Tamil film director Mani Ratnam is in a soup.
His latest work, Kadal or Sea, has run into a huge boxoffice debacle. The movie opened on February 1. Barely two days later, cinemas screening Kadal were not attracting enough people.
The other day, distributors picketed Ratnam’s house demanding that he compensate them for their losses.
The distributors were going by a precedent set by Tamil superstar Rajnikanth. When his Baba and Kuselan flopped, he returned producers’ and distributors’ money. He had to – despite his hundreds of fan clubs and demi-god status.
A Times of India report said that one of the distributors who had bought Kadal for Rs. 14 crores for an area in Tamil Nadu could collect only Rs. 2.5 crores from ticket sales.
Ratnam has choices though. He could refund the money or adjust distributors’ losses against the amount for a film he would make in the future. But the helmer has to make one very soon.
Sadly, many of the established Tamil directors seem to have outlived their creative energy and talent. They have been unable to come up with something novel.
Ratnam appears to be one of them. And he probably knows that. Was this why he played a low key before Kadal hit the screen?
His bilingual Raavan/Raavanan, which he made just before Kadal, was preceded by a massive publicity campaign. Perhaps this was also necessitated by the presence of Aishwarya Rai and Abhishek Bachchan in Raavan/Raavanan.
There was a much publicised PR effort at the Cannes Film Festival (where we were told among other things how difficult the actual shoot had been in hostile terrain).
Unfortunately, Raavan/Raavanan collapsed even before they could take their first steps.
Kadal, on the contrary, arrived without much of a roar. Probably, Ratnam felt it was best to release the movie without much ado. This did not work either, disappointing fans and critics.
Clearly Mani has lost his magic, the magic we saw in Mouna Raagam and Nayagan – both made in the 1980s. Ratnam has not been able to better Nayagan, a take on Godfather and one of Kamal Hassan’s career best efforts. The actor plays a Bombay don, a brilliant portrayal.
Ratnam’s later films have swung between two points: not bad and bad. And those not bad were not really good.
Kadal has two new actors, Gautham Karthik and Thulasi Nair -- both children of yesteryear Tamil artists, Karthik and Radha, who interestingly had debuted together in Bharathi Raja’s Alaigal Oivathillai/Waves Never Cease, set in a Christian village, much like Kadal. Also a trimmer Aravind Swamy (once a Mani Ratnam favourite) was on board facing the camera after a hiatus of 12 years.
Photographed by Rajiv Menon – known for his ad-like shots – Kadal’s much talked about scene pertains to an actual storm on the Bay of Bengal, off the Chennai coast. It was Cyclone Nilam, if I am right.
Though the storm sequence pales in comparison to the one I saw in Ang Lee’s Life of Pi (which was of course simulated in a gigantic tank in Taiwan), Menon’s camera work is extraordinary, often setting the mood for a story which is swept in sorrow. Even in those few moments when the narrative manages to pop above the waves, there is a sense of melancholy, which Ratnam in his classic style tries to dispel with exuberantly costumed dance numbers.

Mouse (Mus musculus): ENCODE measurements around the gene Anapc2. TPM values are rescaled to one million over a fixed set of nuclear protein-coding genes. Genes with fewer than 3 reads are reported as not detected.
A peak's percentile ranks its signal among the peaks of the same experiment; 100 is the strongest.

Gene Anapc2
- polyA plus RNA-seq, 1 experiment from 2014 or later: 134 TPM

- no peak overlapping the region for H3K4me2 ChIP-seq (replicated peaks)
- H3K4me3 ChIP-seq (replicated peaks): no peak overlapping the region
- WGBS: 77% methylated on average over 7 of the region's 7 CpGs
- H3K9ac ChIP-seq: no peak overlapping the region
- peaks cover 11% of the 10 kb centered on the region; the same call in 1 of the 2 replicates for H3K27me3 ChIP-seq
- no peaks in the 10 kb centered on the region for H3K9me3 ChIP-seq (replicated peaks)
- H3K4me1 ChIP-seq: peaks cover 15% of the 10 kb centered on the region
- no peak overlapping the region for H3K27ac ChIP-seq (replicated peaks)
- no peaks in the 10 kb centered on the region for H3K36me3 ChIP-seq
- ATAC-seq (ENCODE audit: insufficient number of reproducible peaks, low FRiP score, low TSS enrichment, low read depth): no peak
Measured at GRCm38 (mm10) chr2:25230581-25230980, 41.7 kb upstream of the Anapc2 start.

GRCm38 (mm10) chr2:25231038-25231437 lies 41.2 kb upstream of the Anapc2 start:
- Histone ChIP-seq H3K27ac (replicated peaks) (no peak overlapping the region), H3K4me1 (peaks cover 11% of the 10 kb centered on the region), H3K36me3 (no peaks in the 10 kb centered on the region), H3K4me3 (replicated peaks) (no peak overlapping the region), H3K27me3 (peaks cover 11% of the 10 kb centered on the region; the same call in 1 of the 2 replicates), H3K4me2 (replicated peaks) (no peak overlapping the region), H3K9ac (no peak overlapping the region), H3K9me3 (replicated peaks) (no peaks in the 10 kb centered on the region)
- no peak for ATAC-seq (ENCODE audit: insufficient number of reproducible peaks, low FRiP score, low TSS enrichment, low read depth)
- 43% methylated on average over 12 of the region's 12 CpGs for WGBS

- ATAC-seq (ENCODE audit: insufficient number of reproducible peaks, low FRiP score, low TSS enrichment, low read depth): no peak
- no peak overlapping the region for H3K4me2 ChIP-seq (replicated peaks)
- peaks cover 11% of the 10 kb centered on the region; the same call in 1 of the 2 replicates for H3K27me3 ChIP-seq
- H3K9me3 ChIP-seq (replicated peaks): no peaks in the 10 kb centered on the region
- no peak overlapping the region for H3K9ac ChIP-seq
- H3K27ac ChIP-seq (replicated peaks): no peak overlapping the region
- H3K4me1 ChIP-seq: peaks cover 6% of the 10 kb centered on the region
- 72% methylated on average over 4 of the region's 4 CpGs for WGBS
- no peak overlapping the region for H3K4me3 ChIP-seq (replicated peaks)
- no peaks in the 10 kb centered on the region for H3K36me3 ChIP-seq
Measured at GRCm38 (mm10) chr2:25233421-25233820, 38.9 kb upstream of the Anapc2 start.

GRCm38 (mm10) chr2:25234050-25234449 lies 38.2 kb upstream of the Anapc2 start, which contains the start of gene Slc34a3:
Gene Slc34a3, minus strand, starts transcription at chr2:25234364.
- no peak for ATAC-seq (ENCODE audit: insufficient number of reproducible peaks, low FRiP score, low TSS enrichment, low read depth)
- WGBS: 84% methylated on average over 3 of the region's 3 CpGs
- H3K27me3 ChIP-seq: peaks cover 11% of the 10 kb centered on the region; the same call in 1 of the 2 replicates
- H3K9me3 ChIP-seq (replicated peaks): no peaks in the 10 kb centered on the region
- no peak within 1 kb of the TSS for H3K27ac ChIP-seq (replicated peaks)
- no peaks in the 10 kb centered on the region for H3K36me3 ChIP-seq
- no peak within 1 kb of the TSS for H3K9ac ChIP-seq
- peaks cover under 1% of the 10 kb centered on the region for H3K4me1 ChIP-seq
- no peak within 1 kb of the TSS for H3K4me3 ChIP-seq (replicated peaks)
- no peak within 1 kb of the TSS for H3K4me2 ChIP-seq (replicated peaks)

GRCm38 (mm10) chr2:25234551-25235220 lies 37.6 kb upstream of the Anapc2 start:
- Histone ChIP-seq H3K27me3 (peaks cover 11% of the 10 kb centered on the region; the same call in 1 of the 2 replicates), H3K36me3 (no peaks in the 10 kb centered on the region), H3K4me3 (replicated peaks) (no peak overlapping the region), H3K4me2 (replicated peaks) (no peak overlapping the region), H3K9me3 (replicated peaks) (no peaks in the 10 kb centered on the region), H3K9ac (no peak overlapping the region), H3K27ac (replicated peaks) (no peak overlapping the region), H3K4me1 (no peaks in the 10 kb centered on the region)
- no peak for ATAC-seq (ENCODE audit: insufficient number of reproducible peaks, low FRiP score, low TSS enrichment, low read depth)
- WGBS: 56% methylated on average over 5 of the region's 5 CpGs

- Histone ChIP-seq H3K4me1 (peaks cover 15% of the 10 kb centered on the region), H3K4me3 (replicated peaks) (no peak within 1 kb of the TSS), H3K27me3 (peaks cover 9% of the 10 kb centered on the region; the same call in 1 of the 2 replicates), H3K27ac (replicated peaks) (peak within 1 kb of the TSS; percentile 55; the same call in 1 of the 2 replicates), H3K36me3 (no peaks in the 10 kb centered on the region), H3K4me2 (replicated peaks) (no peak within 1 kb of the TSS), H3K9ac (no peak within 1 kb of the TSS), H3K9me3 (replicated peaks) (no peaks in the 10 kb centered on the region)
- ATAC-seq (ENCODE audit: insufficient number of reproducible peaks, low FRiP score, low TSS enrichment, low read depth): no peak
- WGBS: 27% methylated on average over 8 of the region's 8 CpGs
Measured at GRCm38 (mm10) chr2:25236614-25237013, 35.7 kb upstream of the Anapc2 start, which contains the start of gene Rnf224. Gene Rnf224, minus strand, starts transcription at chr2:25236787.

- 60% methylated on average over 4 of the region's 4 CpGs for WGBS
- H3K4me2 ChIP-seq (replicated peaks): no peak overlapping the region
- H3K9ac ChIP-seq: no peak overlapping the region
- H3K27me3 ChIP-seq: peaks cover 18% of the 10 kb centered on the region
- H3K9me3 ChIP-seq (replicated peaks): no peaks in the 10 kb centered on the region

The narrative begins depressingly with the death of a prostitute in a fishing village and the travails of her young son, who goes through hunger, humiliation and ostracism before he is taken under the wings of a Christian priest, Samuel (Swamy). Samuel does more; he not only gets the village church into shape, but also evokes a sense of faith in a community which drinks, swears and kills at will.
But as the movie conveys, the path to true salvation lies through fire, and actor Arjun’s Berchmans nursing a grudge against Samuel tries to destroy the priest. And what better way can there be than setting up the community against Samuel, who is battered, driven away from the village and defrocked.
But the plot strays from what it had initially set out to tell – about good and evil, retribution and forgiving – to accommodate a romance between Thomas (Gautham Karthik) and Beatrice (Nair). A trifle forced, even silly it appears. We are foxed when we find that Beatrice despite having the IQ of a two-year old (or something to that effect) is adept as a midwife, handling complicated cases.
She also falls in love with Thomas and sings a couple of songs (one in an exotic costume), that is when she is not playing hop-scotch. There are other holes in the script, like, for instance, why does Berchmans wait for years to take his revenge against Samuel – and that too after an accidental meeting.
With an average music score by A.R. Rahman, Kadal ultimately trickles down to some awesome visuals, shot in some of the most beautiful coastal regions of Tamil Nadu and Kerala. Menon uses the sea as a brilliant metaphor to convey the mood of the village as it goes about fishing sometimes on a placid ocean, and at other times, on an angry one.
Yes, Arjun as the Satan is riveting, and Swamy as the epitome of goodness holds our attention in parts. But the lead pair fails to sparkle, unable to evoke the kind of chemistry needed to take the film across the waters.
The business of fishing recedes to the background or, at best, provides fodder for a song and dance, of which there is quite a few, some positively sticking out of the narrative. What is worse, often dialogues are drowned in the intrusive background music, and this gets compounded by the dialect, peculiar to some fishing groups in southern India.
Mani has lost his magic all right.